In just one example, we saw a transaction between a concrete company and a seed company. That is very powerful. In another example, a red flag was the flow of funds. In that case, the technology identified money flowing in the wrong direction between a casino and a computer manufacturer. There was no round tripping. None of the normal things to flag a transaction.
The flows looked normal, the sizes and velocity, but it was flowing from the computer company to the casino. Even if the casino bought a lot of equipment from the casino, the money should be flowing the other way. The system never saw the transactions flow that way before, so the alert was triggered.
There is also another really interesting example of this technology: alerts from evidence that there is no transaction. With existing legacy transaction engines, they look at existing transactions and existing entities.
But sometimes you can identify risk from a lack of information. That would include no transactions, such as between fishing vessels in Southeast Asia that don’t have payroll payments. That could be indicative of human trafficking and that the fishing fleet is using slave labor.
For instance, you see revenue coming in and transactions tied to fuel bills, but no existing payroll that matches what the fleet looks like. That could mean something illegal and illicit is going on. That lack of something that doesn’t exist, but should, is something this kind of technology can identify.
What do you think will be the big issues to tackle in 2018?
One area that could be big is using [initial coin offerings (ICOs)] to launder money or obfuscate fund flows. As ICOs grow, you will see a lot of fraudsters and criminals using ICOs as a way to launder money. Part of that is because it’s not clear if ICOs are securities, and if not, the regulatory oversight is not the same. We are going to see ICOs addressed from a financial crime perspective. That will be something that hits the headlines in 2018.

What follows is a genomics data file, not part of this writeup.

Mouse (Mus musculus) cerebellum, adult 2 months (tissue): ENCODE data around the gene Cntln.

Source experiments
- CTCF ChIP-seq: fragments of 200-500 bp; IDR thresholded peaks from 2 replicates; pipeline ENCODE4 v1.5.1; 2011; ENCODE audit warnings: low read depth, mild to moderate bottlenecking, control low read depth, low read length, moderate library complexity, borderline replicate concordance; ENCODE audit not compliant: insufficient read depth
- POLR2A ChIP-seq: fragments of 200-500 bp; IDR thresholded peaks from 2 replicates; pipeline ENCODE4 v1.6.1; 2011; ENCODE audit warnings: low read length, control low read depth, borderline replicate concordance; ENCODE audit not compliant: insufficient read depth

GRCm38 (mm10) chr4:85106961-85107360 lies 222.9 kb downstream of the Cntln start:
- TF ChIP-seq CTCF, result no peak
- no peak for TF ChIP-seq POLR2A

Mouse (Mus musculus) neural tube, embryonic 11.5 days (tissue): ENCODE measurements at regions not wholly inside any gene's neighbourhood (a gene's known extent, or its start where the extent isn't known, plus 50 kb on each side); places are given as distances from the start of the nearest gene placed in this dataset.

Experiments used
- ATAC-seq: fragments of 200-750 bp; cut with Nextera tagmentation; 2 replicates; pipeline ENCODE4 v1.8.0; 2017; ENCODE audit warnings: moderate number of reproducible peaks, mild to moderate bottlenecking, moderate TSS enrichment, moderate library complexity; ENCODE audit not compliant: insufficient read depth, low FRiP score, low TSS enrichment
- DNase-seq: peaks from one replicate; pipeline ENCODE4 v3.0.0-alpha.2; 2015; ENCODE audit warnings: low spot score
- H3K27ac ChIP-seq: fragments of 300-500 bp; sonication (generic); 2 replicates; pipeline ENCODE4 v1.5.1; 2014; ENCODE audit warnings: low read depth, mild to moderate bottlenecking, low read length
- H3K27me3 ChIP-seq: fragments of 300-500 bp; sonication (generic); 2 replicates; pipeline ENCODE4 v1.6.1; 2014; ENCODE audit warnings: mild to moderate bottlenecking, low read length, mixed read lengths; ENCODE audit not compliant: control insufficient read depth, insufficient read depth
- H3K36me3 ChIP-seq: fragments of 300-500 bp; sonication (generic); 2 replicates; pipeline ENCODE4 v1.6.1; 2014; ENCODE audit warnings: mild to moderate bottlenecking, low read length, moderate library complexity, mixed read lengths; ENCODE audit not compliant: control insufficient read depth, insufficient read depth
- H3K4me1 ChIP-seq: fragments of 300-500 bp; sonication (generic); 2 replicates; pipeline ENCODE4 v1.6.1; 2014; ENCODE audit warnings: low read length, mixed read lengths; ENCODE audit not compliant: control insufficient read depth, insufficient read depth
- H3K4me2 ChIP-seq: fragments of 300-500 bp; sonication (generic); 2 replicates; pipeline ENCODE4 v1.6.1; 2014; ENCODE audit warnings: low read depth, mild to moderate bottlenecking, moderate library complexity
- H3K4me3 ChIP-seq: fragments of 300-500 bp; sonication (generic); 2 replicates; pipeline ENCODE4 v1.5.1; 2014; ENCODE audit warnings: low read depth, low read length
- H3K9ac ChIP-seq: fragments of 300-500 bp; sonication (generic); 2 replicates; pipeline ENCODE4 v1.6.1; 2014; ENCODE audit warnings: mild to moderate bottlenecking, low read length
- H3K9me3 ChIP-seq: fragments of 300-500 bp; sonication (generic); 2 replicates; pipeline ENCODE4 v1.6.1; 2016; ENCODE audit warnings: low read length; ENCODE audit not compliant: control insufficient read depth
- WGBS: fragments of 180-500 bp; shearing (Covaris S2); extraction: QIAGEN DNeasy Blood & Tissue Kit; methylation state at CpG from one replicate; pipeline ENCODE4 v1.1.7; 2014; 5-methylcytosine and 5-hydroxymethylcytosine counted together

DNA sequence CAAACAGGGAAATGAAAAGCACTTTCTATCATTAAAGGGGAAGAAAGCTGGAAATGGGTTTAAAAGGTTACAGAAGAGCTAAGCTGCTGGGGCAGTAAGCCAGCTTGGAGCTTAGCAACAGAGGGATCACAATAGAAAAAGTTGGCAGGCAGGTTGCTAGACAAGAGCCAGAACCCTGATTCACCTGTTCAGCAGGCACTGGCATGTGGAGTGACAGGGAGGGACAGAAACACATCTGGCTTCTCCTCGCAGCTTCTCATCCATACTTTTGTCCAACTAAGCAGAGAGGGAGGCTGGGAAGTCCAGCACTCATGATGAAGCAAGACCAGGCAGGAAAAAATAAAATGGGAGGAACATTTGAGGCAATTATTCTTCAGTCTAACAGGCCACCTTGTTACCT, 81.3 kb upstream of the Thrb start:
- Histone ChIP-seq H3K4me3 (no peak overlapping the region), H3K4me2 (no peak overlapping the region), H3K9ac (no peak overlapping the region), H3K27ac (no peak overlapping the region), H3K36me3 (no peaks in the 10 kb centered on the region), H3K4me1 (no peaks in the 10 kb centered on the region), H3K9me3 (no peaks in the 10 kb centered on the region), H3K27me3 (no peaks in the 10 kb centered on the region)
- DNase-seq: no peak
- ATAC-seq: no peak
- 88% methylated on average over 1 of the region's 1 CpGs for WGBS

Lastly, do you have any tips to help banks maximize resources and better keep their teams strong in a time of tight budgets?
One of the first things is for the people running these financial crime compliance teams to realize that they, in a way, are a double hit to the bottom line – the first is the cost center of having a lot of people and the second is the de-risking of customers that are driving revenue.
I think what these organizations need to do figure out is how to use this technology to have a positive impact on bottom line in of the bank.
The biggest example of this is de-risking. If your compliance team is telling management they don’t need to de-risk because they can keep the bank safe. That means the bank can operate higher risk geographies and business lines and compliance doesn’t have to de-risk because that team is so good at finding criminality.
In that scenario, you have compliance telling the bank if you go into a market, I will find the bad guys and you can go into business with the good guys. Now, the compliance officer can say I am adding to the bottom line and adding value. That is also why I mentioned the issue of false negatives. If you solve that problem, which AI technologies can, then everything good happens.
About the subject:
David McLaughlin is CEO and founder of QuantaVerse, which uses data science and artificial intelligence to help institutions better identify financial crimes. He spent six years as a naval officer, starting in 1986 as an Ensign in the U.S. Navy and attending flight school in Pensacola, FL. McLaughlin is a graduate from the highly regarded TOPGUN program, and completed a combat tour in the Persian Gulf where he was awarded the Distinguished Flying Cross and two Air Medals for bravery in combat. Prior to founding QuantaVerse, David held senior executive positions with IPR International, NES Financial and SEI.